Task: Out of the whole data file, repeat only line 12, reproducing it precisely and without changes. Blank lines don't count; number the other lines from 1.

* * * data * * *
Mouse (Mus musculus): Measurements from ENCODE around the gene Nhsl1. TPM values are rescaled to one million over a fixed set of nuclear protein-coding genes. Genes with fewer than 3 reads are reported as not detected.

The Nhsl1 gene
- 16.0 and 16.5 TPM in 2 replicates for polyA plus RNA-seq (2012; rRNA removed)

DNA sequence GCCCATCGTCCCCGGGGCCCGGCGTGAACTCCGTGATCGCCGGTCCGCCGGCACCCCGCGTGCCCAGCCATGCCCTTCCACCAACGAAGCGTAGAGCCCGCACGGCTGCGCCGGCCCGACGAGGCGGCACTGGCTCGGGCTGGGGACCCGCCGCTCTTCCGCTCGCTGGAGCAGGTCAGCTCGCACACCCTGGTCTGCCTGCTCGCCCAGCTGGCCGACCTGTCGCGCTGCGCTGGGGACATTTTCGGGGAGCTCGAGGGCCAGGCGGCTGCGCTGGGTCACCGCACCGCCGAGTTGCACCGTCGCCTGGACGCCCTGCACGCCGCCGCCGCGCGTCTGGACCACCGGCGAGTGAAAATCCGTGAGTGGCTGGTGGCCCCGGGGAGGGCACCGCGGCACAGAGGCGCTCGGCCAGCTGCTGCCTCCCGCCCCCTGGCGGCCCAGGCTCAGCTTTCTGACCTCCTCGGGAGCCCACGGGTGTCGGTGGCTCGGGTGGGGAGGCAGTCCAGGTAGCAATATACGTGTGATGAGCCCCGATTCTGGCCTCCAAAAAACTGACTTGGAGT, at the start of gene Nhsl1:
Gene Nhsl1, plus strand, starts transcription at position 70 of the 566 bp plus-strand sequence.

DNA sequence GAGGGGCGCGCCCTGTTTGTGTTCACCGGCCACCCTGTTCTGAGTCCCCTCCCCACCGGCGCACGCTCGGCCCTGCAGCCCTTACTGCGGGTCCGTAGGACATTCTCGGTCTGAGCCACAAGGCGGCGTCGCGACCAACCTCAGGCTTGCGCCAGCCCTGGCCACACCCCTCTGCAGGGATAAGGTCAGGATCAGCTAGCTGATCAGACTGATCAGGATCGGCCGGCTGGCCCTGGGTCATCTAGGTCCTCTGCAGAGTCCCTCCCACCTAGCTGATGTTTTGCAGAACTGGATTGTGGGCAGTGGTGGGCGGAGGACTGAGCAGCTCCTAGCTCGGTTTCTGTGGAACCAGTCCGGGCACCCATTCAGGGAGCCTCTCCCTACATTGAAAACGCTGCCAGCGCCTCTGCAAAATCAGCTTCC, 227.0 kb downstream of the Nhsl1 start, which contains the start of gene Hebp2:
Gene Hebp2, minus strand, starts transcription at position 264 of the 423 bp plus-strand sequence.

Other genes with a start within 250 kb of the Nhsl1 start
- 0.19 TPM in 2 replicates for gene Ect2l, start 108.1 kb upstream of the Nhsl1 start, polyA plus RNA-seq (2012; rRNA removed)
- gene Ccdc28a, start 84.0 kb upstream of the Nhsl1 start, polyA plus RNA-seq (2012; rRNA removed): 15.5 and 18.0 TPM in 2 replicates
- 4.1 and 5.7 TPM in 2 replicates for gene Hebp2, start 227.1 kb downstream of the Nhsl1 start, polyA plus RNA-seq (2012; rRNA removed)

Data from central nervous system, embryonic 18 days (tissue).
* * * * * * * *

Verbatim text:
Data from central nervous system, embryonic 18 days (tissue).